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Cryptocurrency scam yanks the knob with a nutty joke

They didn’t raise much money, but man, what a punchline

Mushrooms in the forest because we keep it clean here.

We are posting a mushroom because we are a family publication (via Pixabay).

After raising a money via an initial coin offering (ICO), an organization called Prodeum Project issued a radical update to its website. What was once home to a technical white paper, a social media presence, and a store of general information about the company was replaced with…well, this tweet captures it succinctly:

To be clear, this ICO did not raise thousands, let alone millions. The true numbers are much less impressive, with wallet activity revealing that the scammers took in about $11 USD of ethereum during their fundraising before deciding to pull the plug.

Prodeum’s premise was that it was raising money to keep track of agricultural produce on the blockchain, whatever that means. The pitch was that their system would enable consumers to look up exactly where their food came from. It’s not exactly the type of technological movement that might sweep devotees to acts of NFL-like fandom, but the scammers conveyed that people were writing “Prodeum” on their chests and sending them in as acts of support.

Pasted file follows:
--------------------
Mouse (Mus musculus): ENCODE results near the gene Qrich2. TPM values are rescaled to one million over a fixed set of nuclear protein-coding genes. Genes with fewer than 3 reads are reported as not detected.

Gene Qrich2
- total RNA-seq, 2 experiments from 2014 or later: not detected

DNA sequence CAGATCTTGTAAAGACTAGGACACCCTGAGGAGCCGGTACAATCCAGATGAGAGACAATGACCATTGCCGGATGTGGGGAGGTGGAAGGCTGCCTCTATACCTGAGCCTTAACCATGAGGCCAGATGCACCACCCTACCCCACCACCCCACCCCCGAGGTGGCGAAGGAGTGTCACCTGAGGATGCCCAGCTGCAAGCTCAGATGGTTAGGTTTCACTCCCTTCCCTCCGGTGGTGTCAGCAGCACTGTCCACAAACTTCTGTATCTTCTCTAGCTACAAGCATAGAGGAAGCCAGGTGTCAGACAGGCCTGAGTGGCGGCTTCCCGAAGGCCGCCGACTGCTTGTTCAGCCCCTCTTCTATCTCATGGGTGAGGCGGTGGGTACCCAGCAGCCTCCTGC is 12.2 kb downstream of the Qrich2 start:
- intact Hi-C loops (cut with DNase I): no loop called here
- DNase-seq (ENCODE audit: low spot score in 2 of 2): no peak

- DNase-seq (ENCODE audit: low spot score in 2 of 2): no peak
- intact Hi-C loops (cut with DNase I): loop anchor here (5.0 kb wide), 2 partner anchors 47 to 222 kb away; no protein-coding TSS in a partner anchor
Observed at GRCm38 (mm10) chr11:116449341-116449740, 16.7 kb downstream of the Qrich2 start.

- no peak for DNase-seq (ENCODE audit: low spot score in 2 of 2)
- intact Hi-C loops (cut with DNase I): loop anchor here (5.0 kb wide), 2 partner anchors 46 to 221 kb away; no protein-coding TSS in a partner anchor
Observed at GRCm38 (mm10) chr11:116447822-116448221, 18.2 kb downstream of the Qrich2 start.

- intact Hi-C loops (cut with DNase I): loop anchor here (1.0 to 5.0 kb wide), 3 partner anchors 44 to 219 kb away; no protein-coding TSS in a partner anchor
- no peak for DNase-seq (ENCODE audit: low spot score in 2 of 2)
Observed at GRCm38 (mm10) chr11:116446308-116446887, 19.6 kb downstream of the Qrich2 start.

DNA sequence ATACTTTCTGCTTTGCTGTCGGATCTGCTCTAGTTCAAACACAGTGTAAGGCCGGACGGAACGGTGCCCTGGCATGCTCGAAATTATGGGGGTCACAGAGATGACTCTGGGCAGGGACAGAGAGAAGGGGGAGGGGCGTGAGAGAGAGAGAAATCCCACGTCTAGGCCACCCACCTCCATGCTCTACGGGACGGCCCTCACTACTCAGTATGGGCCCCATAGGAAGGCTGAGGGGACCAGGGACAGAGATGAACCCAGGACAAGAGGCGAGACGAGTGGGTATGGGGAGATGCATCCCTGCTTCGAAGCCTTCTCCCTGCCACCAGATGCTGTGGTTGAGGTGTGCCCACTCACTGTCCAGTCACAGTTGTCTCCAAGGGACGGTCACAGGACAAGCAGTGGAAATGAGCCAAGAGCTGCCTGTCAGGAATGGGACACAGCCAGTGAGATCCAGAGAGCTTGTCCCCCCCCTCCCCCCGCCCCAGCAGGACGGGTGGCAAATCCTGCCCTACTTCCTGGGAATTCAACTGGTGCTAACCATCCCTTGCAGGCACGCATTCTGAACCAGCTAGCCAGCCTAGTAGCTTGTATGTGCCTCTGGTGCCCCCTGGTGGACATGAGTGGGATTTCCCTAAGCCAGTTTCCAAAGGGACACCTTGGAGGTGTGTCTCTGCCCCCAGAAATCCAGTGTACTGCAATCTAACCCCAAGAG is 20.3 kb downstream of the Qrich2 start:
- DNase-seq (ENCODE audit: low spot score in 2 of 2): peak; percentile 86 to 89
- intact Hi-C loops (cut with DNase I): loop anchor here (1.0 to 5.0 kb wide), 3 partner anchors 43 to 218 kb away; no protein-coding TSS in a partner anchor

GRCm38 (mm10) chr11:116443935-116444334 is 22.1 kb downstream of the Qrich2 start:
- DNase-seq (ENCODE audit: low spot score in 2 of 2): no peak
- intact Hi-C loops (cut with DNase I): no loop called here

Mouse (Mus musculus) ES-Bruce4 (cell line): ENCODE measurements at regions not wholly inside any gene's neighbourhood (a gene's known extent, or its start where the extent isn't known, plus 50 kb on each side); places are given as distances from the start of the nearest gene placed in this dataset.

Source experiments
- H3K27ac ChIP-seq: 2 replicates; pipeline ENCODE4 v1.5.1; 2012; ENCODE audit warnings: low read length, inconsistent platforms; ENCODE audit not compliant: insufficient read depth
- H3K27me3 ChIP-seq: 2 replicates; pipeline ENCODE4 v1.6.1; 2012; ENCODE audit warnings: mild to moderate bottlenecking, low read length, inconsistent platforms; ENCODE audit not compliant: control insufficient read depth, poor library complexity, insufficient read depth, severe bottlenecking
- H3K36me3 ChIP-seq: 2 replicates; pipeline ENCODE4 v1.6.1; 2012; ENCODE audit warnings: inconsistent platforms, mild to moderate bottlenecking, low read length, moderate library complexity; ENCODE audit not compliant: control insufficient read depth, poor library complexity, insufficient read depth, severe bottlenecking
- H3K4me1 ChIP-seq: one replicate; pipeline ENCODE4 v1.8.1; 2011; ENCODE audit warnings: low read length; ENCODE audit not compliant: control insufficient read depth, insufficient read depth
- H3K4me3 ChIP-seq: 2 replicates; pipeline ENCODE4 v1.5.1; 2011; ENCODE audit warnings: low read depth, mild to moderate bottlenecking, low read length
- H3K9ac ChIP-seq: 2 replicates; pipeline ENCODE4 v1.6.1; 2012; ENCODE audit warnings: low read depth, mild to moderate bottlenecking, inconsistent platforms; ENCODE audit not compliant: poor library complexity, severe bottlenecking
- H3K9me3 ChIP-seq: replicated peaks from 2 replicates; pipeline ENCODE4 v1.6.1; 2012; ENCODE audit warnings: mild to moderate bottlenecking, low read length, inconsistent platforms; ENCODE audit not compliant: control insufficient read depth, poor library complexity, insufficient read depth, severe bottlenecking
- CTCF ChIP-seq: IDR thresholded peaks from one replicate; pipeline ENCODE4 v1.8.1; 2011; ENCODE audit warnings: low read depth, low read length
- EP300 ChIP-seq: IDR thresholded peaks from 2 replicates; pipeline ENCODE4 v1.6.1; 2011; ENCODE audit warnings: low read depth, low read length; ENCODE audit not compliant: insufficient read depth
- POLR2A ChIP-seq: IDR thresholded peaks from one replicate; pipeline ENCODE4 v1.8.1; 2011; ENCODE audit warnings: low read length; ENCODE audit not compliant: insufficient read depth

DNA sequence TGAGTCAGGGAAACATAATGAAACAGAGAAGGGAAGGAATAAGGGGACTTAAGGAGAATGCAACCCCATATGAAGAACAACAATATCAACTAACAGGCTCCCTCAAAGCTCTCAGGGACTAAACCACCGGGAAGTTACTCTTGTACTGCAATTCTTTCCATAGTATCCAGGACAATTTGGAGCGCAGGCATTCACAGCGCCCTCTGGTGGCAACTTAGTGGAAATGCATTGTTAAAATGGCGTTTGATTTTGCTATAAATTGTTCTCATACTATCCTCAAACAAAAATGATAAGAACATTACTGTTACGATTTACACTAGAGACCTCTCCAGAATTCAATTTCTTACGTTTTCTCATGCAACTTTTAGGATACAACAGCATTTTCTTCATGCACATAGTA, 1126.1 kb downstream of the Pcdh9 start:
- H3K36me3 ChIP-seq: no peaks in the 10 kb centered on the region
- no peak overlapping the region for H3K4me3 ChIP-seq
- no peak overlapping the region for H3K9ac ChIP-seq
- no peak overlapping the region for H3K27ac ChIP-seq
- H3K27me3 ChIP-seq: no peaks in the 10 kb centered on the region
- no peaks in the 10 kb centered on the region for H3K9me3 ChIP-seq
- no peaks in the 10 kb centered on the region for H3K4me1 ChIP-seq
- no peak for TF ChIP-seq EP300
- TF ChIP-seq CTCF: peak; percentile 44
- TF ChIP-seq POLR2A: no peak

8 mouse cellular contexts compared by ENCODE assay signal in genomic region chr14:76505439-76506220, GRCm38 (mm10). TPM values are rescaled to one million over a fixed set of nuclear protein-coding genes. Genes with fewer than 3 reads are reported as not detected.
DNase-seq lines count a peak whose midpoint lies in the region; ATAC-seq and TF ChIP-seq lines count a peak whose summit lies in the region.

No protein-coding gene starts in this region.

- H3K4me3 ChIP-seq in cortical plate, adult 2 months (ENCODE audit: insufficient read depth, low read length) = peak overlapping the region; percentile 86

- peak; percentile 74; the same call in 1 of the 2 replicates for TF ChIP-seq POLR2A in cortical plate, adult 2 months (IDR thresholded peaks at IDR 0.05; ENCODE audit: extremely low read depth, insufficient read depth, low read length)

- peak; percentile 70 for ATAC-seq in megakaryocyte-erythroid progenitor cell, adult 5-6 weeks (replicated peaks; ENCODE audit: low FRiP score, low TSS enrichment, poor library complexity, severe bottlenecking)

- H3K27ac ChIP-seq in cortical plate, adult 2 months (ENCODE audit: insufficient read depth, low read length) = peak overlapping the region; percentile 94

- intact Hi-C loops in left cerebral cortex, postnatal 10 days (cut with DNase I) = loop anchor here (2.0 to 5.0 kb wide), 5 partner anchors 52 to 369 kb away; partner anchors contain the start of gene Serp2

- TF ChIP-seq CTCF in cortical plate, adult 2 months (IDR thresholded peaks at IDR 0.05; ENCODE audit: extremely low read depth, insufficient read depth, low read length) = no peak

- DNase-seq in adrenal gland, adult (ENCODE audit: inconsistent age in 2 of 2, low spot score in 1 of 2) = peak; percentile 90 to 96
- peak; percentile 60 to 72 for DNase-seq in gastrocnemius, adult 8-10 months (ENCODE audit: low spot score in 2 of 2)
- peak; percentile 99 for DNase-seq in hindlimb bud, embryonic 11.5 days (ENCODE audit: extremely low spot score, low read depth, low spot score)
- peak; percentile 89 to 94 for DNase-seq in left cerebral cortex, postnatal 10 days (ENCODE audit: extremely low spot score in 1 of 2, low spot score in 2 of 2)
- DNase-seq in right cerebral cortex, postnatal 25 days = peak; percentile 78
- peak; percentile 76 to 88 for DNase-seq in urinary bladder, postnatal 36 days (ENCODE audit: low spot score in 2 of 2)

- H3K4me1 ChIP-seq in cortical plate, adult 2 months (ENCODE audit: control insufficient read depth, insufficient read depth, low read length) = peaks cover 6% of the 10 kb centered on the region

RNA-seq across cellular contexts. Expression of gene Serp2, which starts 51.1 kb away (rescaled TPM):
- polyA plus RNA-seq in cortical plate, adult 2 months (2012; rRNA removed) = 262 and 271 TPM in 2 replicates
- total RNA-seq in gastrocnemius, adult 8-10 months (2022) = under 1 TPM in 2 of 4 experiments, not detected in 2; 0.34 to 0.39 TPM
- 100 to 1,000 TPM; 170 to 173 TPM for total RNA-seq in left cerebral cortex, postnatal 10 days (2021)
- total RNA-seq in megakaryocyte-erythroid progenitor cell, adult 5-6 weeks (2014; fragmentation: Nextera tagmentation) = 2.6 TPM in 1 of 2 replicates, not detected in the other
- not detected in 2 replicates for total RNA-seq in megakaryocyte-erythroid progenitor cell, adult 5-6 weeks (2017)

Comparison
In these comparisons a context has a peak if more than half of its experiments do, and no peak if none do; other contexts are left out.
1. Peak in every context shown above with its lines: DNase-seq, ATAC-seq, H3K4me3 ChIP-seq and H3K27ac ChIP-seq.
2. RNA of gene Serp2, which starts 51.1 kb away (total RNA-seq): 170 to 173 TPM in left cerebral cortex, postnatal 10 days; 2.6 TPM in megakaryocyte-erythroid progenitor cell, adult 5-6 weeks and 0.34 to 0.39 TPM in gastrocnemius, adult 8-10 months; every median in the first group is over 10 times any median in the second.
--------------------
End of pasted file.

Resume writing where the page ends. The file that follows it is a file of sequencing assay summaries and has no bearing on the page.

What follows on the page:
It would appear they had a little help from Fiverr, a site that famously enables freelancers to sell all kinds of goods and services for exactly $5.

Whether the scammers made off with $11 or $11 million, that money is gone. When bad guys disappear with a bunch of ICO money and get away with it, it’s because this technology is working exactly as designed. Ethereum and other cryptocurrencies of its ilk operate in a decentralized manner, meaning transactions are mostly unidentifiable and completely irreversible. Though you can watch money move from one wallet to another, you can’t easily learn the names of the people involved in the transactions.

Furthermore, these near-anonymous transactions are a one-way street every time. Someone wanting to retroactively cancel their backing of a fraudulent ICO has absolutely no recourse. Prodeum’s assorted social media presences have been wiped and emails to support staff bounce back as undeliverable. After raising enough money for two cups of coffee, Prodeum disappeared.

There you have the tragic comedy cryptocurrency technology: the same features that make it appealing to mainstream organizations also make it appealing to the bad guys.

Dylan Love is an editorial consultant, contributing reporter, and fiendishly curious technology enthusiast. He owns no cryptocurrencies.